Today is the birthday of the late great juggler Lester “Larry” Weeks (1919-2014). Weeks is one of the very few bridges between the original vaudeville business and the phenomenon of “New Vaudeville” that emerged decades later. As a kid he grew up attended (and later performing in) local vaudeville theatres in the Bronx. His big shot came in Irving Berlin’s Broadway show and movie This is the Army, a rally-the-home-front extravaganza during World War II in which Weeks had a show-stopping number juggling potatoes while on K.P.
After the war he continued to tour with the USO and then played nightclubs and put on special shows in New York City schools. From 1966 to 1979, he produced the quarterly Big Apple Convention, which featured full-on vaudeville shows, lectures by magicians, film clips of old acts, and vendor tables selling magic equipment. This of course is the link to New Vaudeville and the present. The Big Apple shows were an opportunity for younger generations of performers to meet old timers and learn from them, and to ply their trade before new audiences, some of whom might be inspired to carry on the tradition themselves — just as Larry had been back in the 1920s.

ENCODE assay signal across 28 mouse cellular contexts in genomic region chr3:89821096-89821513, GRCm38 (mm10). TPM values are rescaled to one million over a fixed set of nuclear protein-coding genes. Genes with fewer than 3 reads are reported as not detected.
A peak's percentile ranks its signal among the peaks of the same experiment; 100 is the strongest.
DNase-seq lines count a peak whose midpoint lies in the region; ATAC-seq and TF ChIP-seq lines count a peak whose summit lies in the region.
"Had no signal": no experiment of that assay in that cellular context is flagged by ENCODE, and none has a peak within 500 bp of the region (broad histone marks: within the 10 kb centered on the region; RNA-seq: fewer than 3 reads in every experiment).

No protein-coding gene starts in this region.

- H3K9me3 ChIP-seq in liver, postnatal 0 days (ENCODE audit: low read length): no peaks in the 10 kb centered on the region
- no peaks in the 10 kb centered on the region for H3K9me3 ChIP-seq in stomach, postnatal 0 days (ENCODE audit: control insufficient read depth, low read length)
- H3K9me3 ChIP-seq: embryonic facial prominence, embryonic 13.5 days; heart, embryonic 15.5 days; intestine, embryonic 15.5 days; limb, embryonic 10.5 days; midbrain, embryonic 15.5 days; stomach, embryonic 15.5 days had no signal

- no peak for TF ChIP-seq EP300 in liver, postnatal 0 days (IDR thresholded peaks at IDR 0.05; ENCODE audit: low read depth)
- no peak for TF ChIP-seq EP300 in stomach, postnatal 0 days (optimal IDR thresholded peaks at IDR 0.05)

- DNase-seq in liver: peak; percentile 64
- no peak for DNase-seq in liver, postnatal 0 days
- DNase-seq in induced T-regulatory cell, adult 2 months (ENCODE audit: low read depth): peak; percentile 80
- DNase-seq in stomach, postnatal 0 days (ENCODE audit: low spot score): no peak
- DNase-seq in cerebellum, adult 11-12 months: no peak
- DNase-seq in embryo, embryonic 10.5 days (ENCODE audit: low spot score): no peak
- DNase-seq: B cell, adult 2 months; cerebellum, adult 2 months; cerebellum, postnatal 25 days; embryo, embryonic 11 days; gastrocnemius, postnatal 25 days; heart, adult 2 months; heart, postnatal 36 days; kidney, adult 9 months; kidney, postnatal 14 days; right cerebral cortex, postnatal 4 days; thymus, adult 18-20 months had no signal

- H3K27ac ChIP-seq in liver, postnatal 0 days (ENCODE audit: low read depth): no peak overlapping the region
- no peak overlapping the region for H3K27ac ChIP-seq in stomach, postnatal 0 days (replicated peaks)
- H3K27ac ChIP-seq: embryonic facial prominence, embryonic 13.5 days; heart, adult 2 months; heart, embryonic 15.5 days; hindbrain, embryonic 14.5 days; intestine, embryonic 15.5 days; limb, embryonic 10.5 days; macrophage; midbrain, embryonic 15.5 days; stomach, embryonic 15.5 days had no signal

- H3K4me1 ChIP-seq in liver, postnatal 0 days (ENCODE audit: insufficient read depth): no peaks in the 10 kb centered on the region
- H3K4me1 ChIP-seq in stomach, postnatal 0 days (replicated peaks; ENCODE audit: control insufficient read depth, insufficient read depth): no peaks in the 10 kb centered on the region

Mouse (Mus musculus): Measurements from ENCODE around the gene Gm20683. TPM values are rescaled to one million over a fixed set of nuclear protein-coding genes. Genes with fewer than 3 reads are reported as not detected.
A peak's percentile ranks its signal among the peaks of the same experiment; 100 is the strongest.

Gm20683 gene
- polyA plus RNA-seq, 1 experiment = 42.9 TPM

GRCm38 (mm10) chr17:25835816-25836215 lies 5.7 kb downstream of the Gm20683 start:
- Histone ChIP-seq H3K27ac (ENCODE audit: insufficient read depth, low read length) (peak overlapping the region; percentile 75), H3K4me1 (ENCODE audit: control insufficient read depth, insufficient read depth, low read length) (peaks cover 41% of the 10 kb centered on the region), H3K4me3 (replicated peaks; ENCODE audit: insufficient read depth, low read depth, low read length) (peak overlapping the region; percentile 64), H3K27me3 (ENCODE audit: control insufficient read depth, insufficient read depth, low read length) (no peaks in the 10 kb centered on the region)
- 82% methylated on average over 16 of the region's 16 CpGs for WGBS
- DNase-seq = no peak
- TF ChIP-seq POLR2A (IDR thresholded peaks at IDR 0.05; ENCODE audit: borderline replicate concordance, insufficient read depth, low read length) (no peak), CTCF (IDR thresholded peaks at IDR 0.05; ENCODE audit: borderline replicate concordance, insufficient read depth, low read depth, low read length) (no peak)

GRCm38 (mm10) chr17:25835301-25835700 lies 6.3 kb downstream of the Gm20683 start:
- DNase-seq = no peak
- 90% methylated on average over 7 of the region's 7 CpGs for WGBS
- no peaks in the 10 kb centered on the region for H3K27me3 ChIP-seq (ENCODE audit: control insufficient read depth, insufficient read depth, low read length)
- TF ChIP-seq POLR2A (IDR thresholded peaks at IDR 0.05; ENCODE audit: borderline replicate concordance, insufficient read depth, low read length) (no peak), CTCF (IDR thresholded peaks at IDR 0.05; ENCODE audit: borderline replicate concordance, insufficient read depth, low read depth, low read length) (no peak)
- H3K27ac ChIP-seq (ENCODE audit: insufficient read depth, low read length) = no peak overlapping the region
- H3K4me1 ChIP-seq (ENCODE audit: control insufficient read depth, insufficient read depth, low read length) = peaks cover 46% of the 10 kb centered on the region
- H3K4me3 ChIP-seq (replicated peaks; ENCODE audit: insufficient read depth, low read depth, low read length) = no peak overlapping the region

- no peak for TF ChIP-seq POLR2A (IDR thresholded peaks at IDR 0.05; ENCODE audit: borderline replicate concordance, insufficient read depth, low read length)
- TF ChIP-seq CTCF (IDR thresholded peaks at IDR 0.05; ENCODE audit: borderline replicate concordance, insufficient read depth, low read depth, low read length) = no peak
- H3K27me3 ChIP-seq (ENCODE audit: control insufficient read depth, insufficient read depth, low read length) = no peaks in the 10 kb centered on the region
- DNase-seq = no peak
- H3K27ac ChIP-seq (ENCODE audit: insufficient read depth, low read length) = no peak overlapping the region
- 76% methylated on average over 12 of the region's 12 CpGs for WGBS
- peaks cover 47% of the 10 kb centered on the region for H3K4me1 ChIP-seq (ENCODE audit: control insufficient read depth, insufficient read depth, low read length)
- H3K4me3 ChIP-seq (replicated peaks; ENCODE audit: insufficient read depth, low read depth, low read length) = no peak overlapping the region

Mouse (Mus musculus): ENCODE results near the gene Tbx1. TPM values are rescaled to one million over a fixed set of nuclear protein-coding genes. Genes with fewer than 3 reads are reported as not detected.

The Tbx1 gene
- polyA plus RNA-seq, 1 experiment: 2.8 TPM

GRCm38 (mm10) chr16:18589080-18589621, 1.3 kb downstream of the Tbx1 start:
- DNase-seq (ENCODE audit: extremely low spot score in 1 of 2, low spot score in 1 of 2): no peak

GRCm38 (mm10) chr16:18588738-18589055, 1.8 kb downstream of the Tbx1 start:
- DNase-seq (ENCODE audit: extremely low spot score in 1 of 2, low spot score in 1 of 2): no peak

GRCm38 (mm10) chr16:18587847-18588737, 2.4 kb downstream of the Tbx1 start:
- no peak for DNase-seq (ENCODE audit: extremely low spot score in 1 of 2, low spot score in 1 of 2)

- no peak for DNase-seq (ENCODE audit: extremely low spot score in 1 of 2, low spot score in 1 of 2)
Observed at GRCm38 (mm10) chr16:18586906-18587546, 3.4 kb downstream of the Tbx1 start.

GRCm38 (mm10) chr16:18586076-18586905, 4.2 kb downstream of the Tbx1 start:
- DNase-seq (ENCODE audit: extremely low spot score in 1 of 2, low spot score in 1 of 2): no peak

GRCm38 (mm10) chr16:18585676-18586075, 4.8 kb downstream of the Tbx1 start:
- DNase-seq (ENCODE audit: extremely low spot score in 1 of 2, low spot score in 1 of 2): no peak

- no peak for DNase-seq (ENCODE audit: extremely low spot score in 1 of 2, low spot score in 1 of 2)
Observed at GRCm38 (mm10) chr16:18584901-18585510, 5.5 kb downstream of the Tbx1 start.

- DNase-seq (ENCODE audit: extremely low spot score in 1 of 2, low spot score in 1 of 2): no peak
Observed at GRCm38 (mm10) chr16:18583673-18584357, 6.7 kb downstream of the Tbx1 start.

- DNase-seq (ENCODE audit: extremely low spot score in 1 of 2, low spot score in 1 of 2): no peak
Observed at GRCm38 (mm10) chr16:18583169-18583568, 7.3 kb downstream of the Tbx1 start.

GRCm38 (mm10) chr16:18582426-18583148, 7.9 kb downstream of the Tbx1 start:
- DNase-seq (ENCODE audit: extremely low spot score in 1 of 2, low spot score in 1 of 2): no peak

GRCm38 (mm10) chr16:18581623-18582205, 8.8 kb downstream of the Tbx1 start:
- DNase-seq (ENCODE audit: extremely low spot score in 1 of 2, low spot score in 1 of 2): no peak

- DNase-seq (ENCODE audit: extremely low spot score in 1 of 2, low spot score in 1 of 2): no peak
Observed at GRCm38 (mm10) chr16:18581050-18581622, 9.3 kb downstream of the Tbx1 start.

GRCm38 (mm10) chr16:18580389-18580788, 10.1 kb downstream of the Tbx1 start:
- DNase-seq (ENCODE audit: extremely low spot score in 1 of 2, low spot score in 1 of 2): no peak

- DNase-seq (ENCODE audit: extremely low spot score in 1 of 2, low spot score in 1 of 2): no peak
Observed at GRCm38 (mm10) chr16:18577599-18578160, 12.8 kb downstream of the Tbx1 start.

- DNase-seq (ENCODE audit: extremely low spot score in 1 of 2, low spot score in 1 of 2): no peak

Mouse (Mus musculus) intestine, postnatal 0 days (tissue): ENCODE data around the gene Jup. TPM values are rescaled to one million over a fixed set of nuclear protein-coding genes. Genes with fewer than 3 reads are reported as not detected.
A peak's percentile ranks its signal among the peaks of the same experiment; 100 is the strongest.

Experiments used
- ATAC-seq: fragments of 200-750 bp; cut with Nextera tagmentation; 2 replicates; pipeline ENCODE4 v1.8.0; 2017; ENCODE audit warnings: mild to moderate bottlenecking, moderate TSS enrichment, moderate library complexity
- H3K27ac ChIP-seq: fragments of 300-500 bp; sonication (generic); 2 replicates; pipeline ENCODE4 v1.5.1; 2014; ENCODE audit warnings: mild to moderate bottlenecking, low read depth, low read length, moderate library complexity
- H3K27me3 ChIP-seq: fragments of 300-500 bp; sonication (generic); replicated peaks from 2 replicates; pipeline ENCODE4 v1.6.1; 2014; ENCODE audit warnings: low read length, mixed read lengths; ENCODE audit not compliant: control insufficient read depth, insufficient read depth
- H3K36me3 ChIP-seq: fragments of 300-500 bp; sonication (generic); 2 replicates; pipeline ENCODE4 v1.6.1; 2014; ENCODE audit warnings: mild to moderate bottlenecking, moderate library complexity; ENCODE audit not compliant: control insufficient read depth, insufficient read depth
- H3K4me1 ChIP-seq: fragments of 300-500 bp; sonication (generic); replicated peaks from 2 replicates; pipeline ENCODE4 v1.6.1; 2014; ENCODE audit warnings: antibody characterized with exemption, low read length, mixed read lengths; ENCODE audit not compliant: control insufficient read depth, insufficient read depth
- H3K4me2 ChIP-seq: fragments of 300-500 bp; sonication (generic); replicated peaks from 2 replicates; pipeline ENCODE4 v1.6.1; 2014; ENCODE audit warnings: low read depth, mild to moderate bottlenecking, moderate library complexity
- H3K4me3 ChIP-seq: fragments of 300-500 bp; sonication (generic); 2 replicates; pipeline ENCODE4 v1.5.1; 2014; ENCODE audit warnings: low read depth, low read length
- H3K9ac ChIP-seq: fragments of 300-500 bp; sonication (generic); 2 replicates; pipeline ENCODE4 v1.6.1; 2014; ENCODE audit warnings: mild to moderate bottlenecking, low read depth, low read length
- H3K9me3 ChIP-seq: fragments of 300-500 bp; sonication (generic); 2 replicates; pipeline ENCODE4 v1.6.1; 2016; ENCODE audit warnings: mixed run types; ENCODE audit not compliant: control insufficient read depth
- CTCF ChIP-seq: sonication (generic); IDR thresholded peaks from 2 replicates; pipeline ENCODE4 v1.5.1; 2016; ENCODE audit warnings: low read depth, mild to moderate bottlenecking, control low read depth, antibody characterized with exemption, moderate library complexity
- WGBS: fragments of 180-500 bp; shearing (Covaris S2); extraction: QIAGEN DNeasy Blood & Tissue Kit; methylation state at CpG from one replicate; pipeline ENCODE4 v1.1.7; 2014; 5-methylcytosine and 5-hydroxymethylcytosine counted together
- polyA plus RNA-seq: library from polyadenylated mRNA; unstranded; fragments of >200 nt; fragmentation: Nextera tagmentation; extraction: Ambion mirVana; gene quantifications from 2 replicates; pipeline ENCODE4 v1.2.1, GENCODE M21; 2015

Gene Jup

Check out the Daily News‘ coverage of his 90th birthday here. Mr. Weeks passed away in 2014. Addendum: to my astonishment, five years after having written this post, I came across this business card in my rolodex, reminding me (ulp!) that I actually met Mr. Weeks years earlier and hadn’t remembered!
To find out more about vaudeville past and present, consult No Applause, Just Throw Money: The Book That Made Vaudeville Famous, available at Amazon, Barnes and Noble, and wherever nutty books are sold.